Rugby League World Cup: Jack Welsby holds key when England face improved Samoa in semi-final

England will have to scale new heights if the want to best a Samoa side with a point to prove.
England's Jack Welsby breaks through to score the first try of the World Cup against Samoa. (Picture by Will Palmer/SWpix.com)England's Jack Welsby breaks through to score the first try of the World Cup against Samoa. (Picture by Will Palmer/SWpix.com)
England's Jack Welsby breaks through to score the first try of the World Cup against Samoa. (Picture by Will Palmer/SWpix.com)

No two games are ever alike and is one of the reasons why England cannot take anything for granted when they face 14/1 rank outsiders Samoa in the semi-final of the Rugby League World Cup at the Emirates - the home of the Premier League leaders Arsenal - on Saturday (2.30pm).

The South Sea islanders were soundly thrashed 60-6 by the host nation in the group stages at St James’ Park, Newcastle, but I believe they will be a different proposition second time round.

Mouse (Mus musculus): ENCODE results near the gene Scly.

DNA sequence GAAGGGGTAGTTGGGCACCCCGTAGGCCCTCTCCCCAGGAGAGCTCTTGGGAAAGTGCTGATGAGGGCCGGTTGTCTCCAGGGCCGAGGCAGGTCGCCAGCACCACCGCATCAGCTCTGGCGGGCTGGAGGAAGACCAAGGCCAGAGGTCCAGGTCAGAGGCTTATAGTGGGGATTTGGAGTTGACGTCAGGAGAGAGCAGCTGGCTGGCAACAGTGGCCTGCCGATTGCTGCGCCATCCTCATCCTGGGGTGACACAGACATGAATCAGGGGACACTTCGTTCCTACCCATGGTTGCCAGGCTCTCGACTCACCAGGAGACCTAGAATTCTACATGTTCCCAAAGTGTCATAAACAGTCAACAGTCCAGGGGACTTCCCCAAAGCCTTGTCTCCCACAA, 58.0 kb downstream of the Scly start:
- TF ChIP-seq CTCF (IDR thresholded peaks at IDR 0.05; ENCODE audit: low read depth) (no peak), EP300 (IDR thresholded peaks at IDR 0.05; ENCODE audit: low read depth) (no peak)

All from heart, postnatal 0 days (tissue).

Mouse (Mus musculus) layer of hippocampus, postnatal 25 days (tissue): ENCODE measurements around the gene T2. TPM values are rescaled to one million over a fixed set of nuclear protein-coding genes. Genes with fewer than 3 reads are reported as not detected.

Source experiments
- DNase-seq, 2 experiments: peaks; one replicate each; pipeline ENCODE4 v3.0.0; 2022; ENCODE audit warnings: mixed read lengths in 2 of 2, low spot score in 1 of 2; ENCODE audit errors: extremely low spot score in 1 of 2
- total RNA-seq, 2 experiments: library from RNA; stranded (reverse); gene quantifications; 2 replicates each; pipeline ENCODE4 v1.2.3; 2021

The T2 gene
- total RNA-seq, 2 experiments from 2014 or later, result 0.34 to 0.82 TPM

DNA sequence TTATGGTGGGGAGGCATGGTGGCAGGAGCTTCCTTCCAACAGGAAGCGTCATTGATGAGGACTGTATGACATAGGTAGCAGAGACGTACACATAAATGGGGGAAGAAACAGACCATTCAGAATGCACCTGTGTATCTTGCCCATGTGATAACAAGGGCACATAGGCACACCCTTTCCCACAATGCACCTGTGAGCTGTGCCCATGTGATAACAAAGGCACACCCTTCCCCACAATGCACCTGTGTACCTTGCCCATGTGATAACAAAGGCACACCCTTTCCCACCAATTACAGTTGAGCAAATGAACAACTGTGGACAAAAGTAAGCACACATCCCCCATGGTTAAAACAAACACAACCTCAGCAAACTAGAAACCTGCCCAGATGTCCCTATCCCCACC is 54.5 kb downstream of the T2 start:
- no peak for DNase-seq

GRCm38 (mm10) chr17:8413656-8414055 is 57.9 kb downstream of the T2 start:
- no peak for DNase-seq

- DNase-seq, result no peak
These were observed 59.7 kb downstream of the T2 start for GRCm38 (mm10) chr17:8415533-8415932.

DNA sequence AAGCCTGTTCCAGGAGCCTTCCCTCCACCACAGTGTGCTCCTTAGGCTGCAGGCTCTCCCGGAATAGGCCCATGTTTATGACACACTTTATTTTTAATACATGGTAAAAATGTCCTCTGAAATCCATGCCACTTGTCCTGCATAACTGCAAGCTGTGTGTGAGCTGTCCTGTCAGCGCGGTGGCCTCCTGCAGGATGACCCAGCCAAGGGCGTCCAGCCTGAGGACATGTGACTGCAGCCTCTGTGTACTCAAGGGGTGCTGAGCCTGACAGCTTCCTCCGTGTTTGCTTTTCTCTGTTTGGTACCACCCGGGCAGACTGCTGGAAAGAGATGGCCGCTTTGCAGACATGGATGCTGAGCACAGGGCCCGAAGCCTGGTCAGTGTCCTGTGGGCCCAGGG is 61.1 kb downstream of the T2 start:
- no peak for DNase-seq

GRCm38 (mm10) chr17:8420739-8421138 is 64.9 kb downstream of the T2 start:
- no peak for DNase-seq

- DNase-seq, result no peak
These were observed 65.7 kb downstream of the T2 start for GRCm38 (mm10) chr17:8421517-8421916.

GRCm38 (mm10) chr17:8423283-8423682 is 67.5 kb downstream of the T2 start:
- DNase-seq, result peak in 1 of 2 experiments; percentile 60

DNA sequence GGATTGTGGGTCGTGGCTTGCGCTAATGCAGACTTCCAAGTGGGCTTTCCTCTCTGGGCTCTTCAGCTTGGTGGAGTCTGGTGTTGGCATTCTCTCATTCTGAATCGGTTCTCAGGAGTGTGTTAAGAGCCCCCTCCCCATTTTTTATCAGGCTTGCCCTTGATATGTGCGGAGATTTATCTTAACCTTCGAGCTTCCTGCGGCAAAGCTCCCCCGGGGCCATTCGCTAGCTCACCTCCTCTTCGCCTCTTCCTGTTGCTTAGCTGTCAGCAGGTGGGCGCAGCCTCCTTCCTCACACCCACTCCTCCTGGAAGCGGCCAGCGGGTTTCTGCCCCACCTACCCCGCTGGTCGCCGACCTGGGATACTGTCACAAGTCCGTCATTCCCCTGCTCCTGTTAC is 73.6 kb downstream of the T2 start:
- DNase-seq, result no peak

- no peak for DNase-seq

Sunday’s quarter final dismantling of Tonga at Warrington will have given the Samoans a shot of adrenaline, if they needed one, and a warning to England that they will have to scale new heights to reach the Old Trafford Final on Saturday, November 19.

It looks, to some extent, that it will be a battle of contrasting styles with England, among other things, providing most of the finesse and guile and Matt Parish’s side trying to counter with strong-arm tactics which served them well against Tonga.

But this current England team is also made of stern stuff and have added steel to their own game and won’t be shy of mixing it in the middle of the park and then striking like a cobra through a three quarter line of pace and power, backed by the prompting and vast experience of skipper and full back Sam Tomkins.

Saints’ Jack Welsby and his Warrington Wolves half back partner, George Williams, will, in particular, be the key to any success at this crucial stage of the tournament.

Both have an uncanny understanding of each other’s strengths and weaknesses despite only a few appearances in the same line-up at international level and at the same time can also conjure-up a piece of individual magic at the drop of a hat.

Sudden death rugby can often turn the form book upside down but with the support of the fans - and the backing of what is expected to be a healthy crowd - I don’t see England falling short on this occasion.